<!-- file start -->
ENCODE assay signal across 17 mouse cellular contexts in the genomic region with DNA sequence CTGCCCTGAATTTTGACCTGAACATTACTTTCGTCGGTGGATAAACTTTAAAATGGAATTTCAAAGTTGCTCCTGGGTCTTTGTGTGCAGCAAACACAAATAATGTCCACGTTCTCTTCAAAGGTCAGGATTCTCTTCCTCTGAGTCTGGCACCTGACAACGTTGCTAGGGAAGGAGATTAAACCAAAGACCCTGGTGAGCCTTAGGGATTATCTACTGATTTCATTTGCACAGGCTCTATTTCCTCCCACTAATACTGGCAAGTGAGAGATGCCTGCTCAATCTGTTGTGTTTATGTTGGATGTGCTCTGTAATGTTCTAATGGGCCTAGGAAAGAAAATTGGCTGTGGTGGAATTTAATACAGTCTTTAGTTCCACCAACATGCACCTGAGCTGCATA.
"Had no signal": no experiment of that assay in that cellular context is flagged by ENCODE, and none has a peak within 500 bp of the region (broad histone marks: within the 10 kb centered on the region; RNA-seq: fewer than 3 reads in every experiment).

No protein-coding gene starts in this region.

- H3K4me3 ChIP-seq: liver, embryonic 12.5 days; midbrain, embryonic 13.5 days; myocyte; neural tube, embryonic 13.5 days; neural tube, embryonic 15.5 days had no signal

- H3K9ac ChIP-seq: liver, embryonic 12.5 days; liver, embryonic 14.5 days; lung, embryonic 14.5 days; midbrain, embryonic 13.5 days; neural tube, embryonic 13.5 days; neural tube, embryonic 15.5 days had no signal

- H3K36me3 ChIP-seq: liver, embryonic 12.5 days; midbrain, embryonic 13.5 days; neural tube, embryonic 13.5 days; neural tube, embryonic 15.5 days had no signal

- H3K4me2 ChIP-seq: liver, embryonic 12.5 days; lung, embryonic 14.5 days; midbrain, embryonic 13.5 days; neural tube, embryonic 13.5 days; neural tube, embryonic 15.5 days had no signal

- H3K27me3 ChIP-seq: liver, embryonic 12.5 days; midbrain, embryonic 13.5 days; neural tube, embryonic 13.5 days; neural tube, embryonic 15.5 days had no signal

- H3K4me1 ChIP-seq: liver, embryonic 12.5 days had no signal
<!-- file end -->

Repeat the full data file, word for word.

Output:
ENCODE assay signal across 17 mouse cellular contexts in the genomic region with DNA sequence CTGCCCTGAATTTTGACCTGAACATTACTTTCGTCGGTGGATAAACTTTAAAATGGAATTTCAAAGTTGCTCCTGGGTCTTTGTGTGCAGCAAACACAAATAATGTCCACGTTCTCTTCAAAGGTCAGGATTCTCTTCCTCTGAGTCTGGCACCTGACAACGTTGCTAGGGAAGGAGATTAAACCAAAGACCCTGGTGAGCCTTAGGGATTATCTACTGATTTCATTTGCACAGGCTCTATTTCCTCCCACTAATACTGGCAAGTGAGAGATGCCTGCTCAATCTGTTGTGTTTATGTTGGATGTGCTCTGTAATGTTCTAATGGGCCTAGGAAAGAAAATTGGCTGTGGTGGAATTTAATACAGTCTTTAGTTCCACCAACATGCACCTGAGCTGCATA.
"Had no signal": no experiment of that assay in that cellular context is flagged by ENCODE, and none has a peak within 500 bp of the region (broad histone marks: within the 10 kb centered on the region; RNA-seq: fewer than 3 reads in every experiment).

No protein-coding gene starts in this region.

- H3K4me3 ChIP-seq: liver, embryonic 12.5 days; midbrain, embryonic 13.5 days; myocyte; neural tube, embryonic 13.5 days; neural tube, embryonic 15.5 days had no signal

- H3K9ac ChIP-seq: liver, embryonic 12.5 days; liver, embryonic 14.5 days; lung, embryonic 14.5 days; midbrain, embryonic 13.5 days; neural tube, embryonic 13.5 days; neural tube, embryonic 15.5 days had no signal

- H3K36me3 ChIP-seq: liver, embryonic 12.5 days; midbrain, embryonic 13.5 days; neural tube, embryonic 13.5 days; neural tube, embryonic 15.5 days had no signal

- H3K4me2 ChIP-seq: liver, embryonic 12.5 days; lung, embryonic 14.5 days; midbrain, embryonic 13.5 days; neural tube, embryonic 13.5 days; neural tube, embryonic 15.5 days had no signal

- H3K27me3 ChIP-seq: liver, embryonic 12.5 days; midbrain, embryonic 13.5 days; neural tube, embryonic 13.5 days; neural tube, embryonic 15.5 days had no signal

- H3K4me1 ChIP-seq: liver, embryonic 12.5 days had no signal